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    LNG Surge Threatens Russian Pipeline Exports: Rystad


But the cost advantage lies with Gazprom.

by: William Powell

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Complimentary, Natural Gas & LNG News, World, Market News, Liquified Natural Gas (LNG), Infrastructure

LNG Surge Threatens Russian Pipeline Exports: Rystad

US gas exports could challenge Russian dominance in Europe this year, if the sellers are prepared to cut their prices, according to new research by Rystad Energy published February 5.

“The global market for LNG is geared for substantial supply growth this year, mirroring a major increase in US liquefaction capacity. Asia’s appetite for LNG – while vast – is not likely to consume all of the additional volumes,” said Rystad Energy head of gas market research Carlos Torres Diaz.

“With increasing export capacity, US LNG might be in a position to pose a serious challenge to Russian gas on the European market this year. Prices will come under pressure due to the healthy supply situation but the market is expected to tighten again after 2022, meaning that investment decisions for new liquefaction projects are needed this year in order to satiate future demand,” Torres-Diaz added.

Russian gas delivered to Europe has a low breakeven price of around $5/mn Btu. This compares to a long run marginal cost of between $6.00 and $7.70/mn Btu for US LNG. “Given the fast increase in supply, US sellers might be willing to sell spot volumes at a short run marginal cost level, which is closer to $5/mn Btu, if they are unable to find enough demand in Asia. Such a scenario could see US volumes compete quite closely with piped imports this year,” Diaz said.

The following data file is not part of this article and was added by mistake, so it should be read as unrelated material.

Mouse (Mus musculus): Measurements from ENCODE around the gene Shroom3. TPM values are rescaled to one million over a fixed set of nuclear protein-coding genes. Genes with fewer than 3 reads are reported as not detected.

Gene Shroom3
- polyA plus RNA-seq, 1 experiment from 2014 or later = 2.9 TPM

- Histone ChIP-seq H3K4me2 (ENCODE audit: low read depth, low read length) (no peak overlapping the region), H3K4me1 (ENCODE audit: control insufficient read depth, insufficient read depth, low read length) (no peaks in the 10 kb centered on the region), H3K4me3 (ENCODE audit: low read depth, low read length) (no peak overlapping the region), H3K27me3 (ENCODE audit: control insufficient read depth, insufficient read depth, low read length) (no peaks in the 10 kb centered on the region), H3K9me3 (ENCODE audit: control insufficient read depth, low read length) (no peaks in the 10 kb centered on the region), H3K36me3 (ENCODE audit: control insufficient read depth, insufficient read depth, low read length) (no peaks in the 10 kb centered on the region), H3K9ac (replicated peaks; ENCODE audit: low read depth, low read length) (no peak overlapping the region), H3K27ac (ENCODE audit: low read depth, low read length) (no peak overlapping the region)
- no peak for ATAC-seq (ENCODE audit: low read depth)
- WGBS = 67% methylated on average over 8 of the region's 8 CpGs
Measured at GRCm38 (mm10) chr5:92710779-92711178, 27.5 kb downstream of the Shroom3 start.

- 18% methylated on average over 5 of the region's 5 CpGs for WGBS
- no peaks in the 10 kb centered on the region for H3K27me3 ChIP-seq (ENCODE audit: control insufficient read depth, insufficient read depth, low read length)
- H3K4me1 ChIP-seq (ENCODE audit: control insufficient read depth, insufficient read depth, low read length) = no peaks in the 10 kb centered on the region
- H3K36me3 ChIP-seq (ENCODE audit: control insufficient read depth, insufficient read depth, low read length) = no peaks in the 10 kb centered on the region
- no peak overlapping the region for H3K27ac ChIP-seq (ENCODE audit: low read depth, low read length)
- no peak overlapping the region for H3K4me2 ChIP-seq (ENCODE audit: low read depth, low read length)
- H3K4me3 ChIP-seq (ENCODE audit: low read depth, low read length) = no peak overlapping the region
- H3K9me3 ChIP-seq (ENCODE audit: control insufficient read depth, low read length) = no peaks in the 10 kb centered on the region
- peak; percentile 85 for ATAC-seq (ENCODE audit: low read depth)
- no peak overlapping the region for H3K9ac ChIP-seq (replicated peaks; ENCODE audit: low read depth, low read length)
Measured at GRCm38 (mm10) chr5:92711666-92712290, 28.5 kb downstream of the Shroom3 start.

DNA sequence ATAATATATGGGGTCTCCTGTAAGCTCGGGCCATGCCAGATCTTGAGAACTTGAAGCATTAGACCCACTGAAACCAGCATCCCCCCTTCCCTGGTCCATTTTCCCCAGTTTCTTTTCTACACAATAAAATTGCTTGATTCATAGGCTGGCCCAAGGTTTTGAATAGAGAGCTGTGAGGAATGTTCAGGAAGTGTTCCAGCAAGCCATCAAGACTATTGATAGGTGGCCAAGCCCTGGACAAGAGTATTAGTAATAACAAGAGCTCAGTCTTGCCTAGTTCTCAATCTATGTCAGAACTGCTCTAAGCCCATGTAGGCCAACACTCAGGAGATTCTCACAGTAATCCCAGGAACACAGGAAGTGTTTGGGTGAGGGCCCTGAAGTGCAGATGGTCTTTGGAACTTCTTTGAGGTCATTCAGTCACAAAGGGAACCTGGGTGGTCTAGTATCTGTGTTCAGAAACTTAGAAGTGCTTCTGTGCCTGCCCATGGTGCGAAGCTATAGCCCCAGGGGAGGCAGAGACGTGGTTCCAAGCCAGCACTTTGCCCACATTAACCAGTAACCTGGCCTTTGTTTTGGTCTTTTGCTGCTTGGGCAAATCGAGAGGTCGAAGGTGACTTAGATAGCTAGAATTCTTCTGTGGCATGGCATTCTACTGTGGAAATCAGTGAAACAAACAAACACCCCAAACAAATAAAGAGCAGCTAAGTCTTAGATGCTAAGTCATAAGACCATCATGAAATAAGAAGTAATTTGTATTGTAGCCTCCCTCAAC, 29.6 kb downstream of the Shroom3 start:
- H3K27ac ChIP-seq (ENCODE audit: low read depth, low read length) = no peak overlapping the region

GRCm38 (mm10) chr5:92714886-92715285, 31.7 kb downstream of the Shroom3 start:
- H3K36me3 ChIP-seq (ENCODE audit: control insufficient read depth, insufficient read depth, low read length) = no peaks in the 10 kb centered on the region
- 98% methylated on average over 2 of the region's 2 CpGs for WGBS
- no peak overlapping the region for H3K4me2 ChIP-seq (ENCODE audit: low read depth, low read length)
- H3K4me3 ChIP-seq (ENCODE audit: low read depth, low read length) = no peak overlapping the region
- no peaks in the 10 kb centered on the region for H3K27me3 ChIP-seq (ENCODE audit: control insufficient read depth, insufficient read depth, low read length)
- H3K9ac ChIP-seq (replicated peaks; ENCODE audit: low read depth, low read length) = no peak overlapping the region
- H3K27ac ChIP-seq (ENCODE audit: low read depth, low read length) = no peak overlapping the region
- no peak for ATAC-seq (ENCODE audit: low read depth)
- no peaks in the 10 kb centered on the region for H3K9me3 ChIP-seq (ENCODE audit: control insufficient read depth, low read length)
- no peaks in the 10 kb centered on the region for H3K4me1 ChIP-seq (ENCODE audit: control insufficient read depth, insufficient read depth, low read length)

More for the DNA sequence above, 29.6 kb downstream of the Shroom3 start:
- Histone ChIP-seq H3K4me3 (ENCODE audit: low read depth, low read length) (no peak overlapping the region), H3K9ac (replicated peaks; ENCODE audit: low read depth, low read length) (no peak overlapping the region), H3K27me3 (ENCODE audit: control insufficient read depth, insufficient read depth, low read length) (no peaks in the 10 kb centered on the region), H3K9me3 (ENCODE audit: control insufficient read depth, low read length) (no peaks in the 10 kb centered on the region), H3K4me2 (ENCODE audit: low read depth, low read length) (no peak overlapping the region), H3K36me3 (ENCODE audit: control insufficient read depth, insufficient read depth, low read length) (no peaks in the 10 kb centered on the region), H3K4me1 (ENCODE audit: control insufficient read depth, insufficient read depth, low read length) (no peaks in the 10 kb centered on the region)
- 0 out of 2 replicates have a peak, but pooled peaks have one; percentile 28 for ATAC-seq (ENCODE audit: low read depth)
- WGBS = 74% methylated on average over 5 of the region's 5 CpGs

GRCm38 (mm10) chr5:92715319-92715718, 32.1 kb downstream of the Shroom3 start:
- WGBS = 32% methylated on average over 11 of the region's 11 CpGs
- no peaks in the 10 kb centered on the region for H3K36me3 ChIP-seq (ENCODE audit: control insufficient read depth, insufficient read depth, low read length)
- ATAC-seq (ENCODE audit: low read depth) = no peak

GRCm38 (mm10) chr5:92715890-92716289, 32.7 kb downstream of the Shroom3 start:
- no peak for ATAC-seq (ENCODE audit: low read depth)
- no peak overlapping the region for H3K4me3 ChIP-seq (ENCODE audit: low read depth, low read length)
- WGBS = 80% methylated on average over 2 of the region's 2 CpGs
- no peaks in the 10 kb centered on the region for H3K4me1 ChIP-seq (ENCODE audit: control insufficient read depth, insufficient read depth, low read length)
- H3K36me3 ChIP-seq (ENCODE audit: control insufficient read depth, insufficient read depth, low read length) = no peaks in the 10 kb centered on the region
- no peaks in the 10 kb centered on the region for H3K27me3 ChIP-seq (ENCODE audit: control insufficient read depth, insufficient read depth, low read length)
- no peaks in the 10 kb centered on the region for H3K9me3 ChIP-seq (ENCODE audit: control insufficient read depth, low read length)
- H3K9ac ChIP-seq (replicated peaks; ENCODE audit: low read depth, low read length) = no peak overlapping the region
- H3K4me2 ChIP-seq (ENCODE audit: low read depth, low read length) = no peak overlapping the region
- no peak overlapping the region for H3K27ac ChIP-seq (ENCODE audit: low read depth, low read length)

The head of Gazprom Export, Elena Burmistrova, told the European Gas Conference in Vienna late January that there is a lot of spare capacity for regasification in Europe and demand was rising, but added that LNG was not the universal answer to the supply-demand gap.

In the first 15 days of the year, she said, gas deliveries outside the former Soviet Union were up 3.1% relative to the same period of 2017. "Austria, Italy, Czech republic, Netherlands, Denmark, Bulgaria, Greece and a number of other countries all took more. The breadth of this geography again stresses the demand for modern and effective gas transport systems which Gazprom is now building with its partners," she said.

Liquefaction capacity rises

Global LNG production is expected to rise 11% and reach 350mn metric tons this year, as fresh liquefaction capacity is added, leading to a looser market. Total liquefaction capacity is set to increase to 434mn mt, up almost 10% from 2018, the researcher added.

This is mostly driven by the commissioning of US projects. The US is expected to see capacity more than double in 2019, putting it ahead of Malaysia and behind Australia and Qatar. Australia could also overtake Qatar as the world’s largest LNG exporter this year.

Other trends noted in the report include Asian demand growth, pricing pressures and the need to take more final investment decisions upstream.